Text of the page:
In America, what we commonly refer to as Salsa, the tomato-based spicy sauces of TexMex foods, has now become more favored than ketchup. There are other sauces that fit in the Salsa category that are eaten with chips or used as a sauce in cooking. Our favorites include Easy Hot Tomato Salsa, Fresh Tomato Salsa, Salsa Verde and Spicy Pineapple Cilantro Salsa.
I must admit I am a salsa snob. I prefer fresh and spicy with a nice blend of flavors and am not afraid to ask a restaurant for their recipe if I think it is really good salsa.
For example, my daughter was pregnant and living in Minnesota. She craved the salsa from a local Mexican restaurant. Good mother that I am, I called the owner, asked for the recipe and got it in broken English with quantities for the restaurant. Not to worry, I deciphered it all and came up with a mirror image that satisfied my daughter.
I also birthed one of my own which is now the favorite of our family. It is bright and fresh, easy to make and oh so yummy.
Try both and see which you prefer. Maybe, like me, you like them both and will alternate to keep your tastebuds happy.
Fresh Spicy Tomato Salsa
Fresh is always best when it comes to tomatoes. This flavor is so good you may want to puree it and use it as a base for TexMex Bloody Mary’s. For a cocktail party, puree well, strain, and add a shot of tequila. Move over Marguerita, there’s a new drink in town!!
Makes 2 cups
- *10 ounces (1 small can) original Rotel diced tomatoes and green chiles
- 6-7 cherry tomatoes or 1 fresh plum tomatoes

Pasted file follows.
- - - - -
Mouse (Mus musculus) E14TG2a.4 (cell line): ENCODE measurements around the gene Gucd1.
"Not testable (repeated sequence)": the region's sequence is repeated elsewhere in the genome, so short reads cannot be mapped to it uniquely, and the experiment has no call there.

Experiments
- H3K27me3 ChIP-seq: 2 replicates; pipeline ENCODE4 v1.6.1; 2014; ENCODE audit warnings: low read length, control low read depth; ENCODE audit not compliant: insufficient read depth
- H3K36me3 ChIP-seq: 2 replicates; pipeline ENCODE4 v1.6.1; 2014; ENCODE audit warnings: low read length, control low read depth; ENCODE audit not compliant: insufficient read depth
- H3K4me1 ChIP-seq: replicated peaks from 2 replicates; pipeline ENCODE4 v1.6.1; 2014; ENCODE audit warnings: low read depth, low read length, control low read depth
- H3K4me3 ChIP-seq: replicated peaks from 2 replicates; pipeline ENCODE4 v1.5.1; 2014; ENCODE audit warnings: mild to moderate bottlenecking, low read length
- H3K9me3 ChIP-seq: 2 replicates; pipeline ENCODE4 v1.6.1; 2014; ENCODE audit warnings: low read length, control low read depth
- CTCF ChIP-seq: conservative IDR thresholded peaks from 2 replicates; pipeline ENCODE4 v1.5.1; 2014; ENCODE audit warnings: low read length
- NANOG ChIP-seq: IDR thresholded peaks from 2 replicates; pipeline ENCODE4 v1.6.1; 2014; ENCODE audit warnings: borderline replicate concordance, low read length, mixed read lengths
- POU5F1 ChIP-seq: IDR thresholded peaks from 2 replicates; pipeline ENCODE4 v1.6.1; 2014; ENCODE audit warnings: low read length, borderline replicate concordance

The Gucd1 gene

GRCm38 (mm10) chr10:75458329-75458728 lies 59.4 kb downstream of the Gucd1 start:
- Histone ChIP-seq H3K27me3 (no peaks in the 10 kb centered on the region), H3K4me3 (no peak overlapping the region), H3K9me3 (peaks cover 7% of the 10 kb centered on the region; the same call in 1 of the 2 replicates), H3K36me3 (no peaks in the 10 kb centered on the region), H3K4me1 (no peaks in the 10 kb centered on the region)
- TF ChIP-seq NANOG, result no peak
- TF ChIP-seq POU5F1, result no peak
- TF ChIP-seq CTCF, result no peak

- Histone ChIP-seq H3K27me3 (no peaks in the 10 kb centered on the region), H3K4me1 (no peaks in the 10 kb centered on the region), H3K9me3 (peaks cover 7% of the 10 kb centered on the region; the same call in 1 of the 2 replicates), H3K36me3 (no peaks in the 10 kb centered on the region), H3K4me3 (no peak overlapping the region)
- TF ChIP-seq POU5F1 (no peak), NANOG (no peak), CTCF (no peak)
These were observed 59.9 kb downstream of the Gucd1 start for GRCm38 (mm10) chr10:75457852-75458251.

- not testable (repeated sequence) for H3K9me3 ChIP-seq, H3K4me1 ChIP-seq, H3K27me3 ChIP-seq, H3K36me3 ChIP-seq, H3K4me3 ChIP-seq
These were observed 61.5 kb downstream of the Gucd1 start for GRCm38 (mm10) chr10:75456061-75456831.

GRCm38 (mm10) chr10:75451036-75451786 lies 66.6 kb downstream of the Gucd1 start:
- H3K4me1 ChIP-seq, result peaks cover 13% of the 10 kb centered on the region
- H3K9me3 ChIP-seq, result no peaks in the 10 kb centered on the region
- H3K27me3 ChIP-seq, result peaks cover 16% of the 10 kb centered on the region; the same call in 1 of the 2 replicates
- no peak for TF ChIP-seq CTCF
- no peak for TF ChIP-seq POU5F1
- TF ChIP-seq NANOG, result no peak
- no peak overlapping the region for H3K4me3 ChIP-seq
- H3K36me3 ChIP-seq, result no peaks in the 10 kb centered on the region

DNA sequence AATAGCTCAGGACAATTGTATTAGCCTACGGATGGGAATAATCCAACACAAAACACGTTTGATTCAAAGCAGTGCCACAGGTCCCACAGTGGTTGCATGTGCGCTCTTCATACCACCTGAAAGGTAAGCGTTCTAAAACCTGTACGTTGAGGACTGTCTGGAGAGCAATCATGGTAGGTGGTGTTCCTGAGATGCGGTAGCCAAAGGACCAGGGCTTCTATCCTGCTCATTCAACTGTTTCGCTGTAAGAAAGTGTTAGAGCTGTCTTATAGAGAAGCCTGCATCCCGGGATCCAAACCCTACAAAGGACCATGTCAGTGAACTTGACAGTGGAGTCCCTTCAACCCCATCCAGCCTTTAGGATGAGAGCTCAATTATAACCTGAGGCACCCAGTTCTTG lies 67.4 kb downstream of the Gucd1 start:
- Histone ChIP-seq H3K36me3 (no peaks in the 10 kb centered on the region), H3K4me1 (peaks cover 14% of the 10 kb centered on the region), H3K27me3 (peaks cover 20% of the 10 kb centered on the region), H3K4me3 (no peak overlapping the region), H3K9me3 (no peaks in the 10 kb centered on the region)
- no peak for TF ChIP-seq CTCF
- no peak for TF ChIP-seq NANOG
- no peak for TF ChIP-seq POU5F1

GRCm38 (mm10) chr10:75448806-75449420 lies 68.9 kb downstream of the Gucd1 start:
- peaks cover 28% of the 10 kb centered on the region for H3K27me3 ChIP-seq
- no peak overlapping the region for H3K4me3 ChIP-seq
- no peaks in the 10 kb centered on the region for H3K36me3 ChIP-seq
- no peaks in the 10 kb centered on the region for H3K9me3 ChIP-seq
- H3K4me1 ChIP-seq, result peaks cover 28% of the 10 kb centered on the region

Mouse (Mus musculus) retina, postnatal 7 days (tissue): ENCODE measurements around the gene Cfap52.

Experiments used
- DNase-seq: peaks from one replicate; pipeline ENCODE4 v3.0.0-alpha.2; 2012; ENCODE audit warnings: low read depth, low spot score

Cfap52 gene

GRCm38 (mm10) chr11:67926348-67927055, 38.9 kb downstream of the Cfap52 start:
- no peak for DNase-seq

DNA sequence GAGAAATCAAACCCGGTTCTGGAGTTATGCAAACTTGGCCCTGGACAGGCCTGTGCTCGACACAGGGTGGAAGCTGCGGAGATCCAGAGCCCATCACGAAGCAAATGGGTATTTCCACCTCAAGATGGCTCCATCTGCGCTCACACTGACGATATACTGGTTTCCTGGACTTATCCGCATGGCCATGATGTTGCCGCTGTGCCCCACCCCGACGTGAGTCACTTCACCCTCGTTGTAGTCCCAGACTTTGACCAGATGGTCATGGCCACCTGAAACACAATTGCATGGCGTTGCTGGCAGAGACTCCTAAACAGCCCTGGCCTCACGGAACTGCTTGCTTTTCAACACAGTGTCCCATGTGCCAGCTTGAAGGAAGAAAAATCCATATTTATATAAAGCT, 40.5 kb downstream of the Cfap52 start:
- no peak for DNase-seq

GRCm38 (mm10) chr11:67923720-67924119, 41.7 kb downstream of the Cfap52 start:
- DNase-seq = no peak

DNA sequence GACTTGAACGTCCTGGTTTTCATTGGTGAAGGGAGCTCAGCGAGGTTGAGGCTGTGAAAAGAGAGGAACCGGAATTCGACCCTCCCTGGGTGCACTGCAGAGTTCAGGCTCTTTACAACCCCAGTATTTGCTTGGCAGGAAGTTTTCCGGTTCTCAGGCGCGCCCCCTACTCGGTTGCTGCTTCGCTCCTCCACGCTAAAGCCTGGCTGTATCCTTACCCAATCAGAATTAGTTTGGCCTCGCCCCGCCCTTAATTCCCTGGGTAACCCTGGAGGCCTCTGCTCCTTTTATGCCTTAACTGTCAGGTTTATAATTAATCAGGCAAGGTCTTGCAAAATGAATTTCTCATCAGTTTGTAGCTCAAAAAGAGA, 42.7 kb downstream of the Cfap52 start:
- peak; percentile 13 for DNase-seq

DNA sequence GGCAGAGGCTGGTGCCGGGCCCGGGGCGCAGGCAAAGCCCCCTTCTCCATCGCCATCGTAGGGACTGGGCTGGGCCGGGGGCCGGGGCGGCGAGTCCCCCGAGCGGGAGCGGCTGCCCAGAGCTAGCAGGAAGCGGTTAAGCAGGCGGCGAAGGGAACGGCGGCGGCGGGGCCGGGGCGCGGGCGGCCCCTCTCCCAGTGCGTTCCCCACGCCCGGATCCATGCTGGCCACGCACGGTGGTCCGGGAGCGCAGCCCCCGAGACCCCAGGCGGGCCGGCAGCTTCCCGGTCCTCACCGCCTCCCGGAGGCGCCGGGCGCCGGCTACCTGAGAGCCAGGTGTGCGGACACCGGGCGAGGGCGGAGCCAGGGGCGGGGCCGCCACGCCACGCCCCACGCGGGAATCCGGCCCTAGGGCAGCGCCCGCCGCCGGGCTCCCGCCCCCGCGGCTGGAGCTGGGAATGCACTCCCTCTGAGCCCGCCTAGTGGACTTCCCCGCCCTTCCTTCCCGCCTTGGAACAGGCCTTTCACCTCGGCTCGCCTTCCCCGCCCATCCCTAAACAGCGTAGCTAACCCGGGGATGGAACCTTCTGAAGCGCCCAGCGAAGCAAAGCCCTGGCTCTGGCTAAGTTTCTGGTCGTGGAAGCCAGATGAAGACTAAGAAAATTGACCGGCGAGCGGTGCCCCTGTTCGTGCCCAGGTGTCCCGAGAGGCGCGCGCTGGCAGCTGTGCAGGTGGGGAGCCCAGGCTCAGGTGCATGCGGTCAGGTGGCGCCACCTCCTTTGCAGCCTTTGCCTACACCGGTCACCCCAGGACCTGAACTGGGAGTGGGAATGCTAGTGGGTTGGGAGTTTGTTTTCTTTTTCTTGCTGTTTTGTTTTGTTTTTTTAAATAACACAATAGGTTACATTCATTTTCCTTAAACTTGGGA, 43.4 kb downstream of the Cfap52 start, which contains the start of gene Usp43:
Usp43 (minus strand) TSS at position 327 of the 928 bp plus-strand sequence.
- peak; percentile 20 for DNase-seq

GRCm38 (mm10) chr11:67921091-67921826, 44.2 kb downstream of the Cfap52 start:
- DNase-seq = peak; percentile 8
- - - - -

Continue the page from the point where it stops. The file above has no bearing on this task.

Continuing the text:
- 2 tablespoons white or red onion, minced
- ¼ cup minced fresh, or 1½ teaspoon dried, cilantro
- ¼ teaspoon salt, or to taste
- 1 teaspoon fresh lime, optional
- Additional jalapeno pepper, optional
*Regular petite diced tomatoes plus 1 fresh jalapeno pepper, rinsed and seeded, may be substituted for Rotel tomatoes.
Rinse and dry tomatoes. Rinse and dry fresh cilantro with paper towel to remove excess moisture; then mince onion.
Put all ingredients into blender or food processor and pulse until finely minced. Add salt to taste.
Makes about 2 cups; serve chilled.
Optional: If you prefer a fiery salsa add one jalapeno pepper, washed, seeded, and finely minced.
Easy Hot Tomato Salsa
My daughter’s favorite
- 7 medium roasted plum tomatoes or 2 (14.5-ounce) cans fire roasted tomatoes, drained
- 1-2 jalapeno, roasted, skin and seeds removed
- 1½ teaspoon minced garlic
- 2 teaspoons salt
- ½ tablespoon dried cilantro
- 1 small onion, roasted or raw, chopped small (or minced)
Roast tomatoes and jalapenos under broiler until the skin begins to brown and char, turn over and repeat on other side.
Skin and seed jalapenos. Wash hand thoroughly after handling peppers. Pepper toxins in your eyes may cause serious burns. To begin, only use 1 jalapeno. Discard browned skin from both tomatoes and jalapenos.
Put all in blender or food processor and process until well minced. Taste to see if it needs more jalapeno or salt. If not spicy enough for you, add the other jalapeno and process more. If Salsa is too watery, put in pot and boil down, stirring constantly until it is thickened. Be careful when heating, if it is already spicy before reducing it, you may find it too spicy when it is thickened. Serve warm with chips.